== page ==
Atlas of the Waters
It’s just three feet across, but once upon a time this little arch carried the weight of a valley’s commerce on its back, like the Greek titan holding up the sky.
Did you ever wonder what happens when a stream and a canal cross paths? You can’t just connect them if the canal is above the level of the stream. And there’s not much point in building a lock to a waterway too small for a boat. In many cases the canal would pass over the other waterway on a bridge of some kind, usually of stone. But if the other were very small, a simple culvert of stone would be built, dirt piled atop it, and the canal built above that.
This little arch is all that remains of one such culvert, located in Hamden, Conn., along the Farmington Canal Trail. The path above in the former canal bed now crosses the stream on a footbridge, and the stream is once again open to the sky. Most of the culvert is long gone, stones scattered by seasonal floods. But this small bit appears to have weathered the storms (assisted, it must be said, by a modern concrete culvert to one side that will have diverted spring floods in recent decades).
This stone culvert was once part of a canal that ran from the coast at New Haven, Conn. more than fifty miles inland to Northampton, Mass. The canal only lasted twenty years, and was fully in service for about a dozen, before its towpath was recycled into a right of way for a railroad, the fate of many of early America’s canals. The railroad fared better, but was gradually abandoned during the twentieth century (a very small stretch apparently remains in use) and the right of way repurposed once again, this time into a rail trail. Although not yet complete end to end, large sections of it have been paved and are usable. In places both the trail on the former towpath and the canal bed itself are paths (the latter unpaved and allowing hikers to keep clear of bicyclists). And along this stretch, the old canal bed carries a buried fiber-optic line for AT&T, as a third era of interstate commerce makes use of the same right of way.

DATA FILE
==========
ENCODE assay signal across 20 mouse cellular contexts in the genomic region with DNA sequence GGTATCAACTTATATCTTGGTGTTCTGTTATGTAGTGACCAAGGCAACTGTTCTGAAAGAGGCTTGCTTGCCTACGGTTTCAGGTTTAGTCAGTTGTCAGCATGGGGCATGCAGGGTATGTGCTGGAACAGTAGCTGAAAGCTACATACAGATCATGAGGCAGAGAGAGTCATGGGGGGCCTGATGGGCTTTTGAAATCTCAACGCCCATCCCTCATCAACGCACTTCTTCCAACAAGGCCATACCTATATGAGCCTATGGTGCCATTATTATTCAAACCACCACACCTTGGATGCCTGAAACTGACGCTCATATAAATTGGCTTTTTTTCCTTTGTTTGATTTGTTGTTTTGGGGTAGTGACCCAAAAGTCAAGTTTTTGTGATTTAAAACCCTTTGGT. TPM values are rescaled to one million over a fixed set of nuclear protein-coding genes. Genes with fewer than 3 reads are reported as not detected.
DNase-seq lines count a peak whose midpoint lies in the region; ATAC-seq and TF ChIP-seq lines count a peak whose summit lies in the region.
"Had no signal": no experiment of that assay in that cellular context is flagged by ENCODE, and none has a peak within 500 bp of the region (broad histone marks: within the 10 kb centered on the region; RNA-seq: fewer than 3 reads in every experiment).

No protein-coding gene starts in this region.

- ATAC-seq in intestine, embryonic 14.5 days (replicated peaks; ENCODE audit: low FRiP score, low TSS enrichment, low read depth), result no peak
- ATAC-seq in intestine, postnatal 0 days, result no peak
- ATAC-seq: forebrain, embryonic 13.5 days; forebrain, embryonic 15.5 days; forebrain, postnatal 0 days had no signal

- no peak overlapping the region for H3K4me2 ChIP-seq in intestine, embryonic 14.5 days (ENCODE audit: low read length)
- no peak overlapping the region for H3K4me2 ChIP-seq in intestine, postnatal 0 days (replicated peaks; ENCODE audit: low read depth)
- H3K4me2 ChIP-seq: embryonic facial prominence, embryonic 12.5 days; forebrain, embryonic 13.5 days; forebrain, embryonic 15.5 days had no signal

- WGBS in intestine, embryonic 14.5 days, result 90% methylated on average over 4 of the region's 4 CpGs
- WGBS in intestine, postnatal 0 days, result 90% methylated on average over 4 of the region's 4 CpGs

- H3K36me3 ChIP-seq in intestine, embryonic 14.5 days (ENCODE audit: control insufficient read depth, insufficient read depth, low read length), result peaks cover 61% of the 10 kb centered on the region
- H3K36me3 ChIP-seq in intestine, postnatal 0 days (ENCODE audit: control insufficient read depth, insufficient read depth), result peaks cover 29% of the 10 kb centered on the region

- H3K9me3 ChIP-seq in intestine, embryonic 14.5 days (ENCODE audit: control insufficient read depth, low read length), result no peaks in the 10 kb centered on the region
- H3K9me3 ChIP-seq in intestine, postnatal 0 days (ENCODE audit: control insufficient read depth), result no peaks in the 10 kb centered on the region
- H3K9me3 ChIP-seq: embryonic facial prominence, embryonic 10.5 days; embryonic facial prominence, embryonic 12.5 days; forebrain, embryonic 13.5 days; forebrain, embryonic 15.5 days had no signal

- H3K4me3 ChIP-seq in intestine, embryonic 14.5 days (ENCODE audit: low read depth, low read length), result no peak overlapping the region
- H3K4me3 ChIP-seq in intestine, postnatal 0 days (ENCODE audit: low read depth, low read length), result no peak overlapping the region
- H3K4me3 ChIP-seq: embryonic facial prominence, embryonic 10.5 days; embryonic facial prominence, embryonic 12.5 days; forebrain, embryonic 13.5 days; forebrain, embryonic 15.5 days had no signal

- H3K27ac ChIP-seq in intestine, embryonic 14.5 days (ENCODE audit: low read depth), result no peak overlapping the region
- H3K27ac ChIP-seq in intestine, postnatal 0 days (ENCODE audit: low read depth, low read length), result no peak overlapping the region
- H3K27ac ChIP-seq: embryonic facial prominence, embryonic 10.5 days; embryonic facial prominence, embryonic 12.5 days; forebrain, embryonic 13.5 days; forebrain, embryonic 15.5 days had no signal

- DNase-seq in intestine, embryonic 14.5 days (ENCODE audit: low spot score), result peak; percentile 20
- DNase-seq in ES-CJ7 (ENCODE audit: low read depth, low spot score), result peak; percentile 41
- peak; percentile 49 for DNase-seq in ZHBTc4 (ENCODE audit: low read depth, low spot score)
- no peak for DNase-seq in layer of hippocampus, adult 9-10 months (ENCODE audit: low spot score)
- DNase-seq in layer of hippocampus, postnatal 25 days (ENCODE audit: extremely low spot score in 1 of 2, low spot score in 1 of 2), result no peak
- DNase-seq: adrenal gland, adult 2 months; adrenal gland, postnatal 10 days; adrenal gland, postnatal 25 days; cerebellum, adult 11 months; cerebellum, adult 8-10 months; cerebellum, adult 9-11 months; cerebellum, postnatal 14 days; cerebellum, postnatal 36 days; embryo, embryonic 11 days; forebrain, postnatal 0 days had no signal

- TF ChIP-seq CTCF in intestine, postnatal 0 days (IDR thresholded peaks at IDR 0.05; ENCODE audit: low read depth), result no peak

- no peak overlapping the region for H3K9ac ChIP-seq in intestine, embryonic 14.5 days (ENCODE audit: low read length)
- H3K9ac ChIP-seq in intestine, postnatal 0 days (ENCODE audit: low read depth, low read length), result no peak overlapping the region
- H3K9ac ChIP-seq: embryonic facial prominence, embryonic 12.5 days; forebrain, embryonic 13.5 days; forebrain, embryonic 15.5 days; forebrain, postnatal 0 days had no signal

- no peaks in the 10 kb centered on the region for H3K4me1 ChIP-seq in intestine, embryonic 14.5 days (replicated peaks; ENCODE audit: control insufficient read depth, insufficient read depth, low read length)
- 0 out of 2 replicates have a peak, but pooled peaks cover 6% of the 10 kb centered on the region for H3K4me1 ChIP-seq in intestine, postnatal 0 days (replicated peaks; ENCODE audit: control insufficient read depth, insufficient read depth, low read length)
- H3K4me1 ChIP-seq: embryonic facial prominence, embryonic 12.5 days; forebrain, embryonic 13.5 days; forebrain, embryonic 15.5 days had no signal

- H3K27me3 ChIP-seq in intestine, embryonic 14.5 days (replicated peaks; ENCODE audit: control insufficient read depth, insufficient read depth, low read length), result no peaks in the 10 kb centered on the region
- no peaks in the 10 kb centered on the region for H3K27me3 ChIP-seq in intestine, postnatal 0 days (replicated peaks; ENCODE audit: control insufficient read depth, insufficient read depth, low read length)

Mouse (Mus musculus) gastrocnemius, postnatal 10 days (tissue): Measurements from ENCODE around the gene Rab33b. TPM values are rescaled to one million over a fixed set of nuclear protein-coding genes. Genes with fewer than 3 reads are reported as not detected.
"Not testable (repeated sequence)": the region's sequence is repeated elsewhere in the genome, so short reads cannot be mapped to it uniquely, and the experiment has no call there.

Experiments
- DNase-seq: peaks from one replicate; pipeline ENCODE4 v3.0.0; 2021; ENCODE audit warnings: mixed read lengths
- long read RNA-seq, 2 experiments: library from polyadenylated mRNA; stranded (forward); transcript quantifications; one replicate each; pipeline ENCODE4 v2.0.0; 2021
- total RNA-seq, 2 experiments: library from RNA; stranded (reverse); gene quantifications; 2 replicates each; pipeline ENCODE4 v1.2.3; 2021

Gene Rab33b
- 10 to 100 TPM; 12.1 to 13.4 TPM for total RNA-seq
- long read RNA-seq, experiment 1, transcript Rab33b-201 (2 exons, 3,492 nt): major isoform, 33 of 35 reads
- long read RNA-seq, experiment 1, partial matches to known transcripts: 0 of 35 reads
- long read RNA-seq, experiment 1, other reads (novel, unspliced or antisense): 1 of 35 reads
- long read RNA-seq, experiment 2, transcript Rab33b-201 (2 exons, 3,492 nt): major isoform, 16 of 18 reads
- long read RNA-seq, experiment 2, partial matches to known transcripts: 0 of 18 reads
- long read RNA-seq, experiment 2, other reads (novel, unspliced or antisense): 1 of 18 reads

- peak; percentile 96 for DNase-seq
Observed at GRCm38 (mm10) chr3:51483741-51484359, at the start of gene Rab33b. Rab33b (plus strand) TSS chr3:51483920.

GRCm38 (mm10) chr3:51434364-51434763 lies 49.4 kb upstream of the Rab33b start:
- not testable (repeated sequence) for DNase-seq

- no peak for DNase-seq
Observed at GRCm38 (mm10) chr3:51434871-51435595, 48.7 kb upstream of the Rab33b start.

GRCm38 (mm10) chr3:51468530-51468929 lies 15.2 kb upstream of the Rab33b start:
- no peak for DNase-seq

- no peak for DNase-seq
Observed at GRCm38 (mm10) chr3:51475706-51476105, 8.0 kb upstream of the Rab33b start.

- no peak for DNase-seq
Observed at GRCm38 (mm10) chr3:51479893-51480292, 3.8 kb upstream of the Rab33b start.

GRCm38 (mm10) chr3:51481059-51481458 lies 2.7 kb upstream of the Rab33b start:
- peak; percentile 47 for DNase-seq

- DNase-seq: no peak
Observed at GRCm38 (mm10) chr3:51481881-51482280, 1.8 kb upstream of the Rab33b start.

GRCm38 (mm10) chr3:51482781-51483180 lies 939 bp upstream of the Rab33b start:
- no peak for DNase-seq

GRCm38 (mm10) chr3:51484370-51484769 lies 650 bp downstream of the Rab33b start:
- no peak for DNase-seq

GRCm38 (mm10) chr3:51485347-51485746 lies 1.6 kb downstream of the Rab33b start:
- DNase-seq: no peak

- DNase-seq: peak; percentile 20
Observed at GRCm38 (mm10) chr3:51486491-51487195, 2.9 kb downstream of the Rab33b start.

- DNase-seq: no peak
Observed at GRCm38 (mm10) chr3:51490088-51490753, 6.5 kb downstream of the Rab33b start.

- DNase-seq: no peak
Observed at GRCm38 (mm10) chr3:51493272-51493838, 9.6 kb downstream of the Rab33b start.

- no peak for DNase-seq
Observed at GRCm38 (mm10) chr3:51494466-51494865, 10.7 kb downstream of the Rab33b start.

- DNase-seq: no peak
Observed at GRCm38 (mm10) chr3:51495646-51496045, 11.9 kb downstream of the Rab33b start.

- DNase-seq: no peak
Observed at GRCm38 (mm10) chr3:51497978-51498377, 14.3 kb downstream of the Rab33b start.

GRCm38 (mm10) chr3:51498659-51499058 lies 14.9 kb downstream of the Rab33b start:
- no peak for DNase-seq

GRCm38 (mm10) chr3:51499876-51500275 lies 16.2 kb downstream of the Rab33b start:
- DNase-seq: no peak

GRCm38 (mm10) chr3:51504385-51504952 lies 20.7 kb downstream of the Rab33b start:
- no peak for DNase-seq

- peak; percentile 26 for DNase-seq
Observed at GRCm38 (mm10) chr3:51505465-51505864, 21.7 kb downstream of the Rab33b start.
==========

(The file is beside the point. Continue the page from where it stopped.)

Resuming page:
The stream here is actually crossed by two bridges, one for the paved trail, and a smaller, lower, pedestrian one in the old canal bed. I took this photo from the pedestrian bridge a couple of weeks ago, at f/16 with a 1/30 second exposure at ISO 400. The lens was set to 24mm for the widest picture I could get from my vantage point on the bridge, a few feet from the arch.
I like this photo; the arch showing its age, but yet unbroken, even as nature claims any gap in the stones. The framing might not be optimal, the mud and plants along the top could have been removed by a closer view, and losing the extreme right edge in the process probably wouldn’t have hurt the photo. But I tried a couple of crops to see what that would look like, and the stone arch became too dominant, and lost the feel of being surrounded by nature that I see here. On reflection, I think I’m rather glad I took it this way.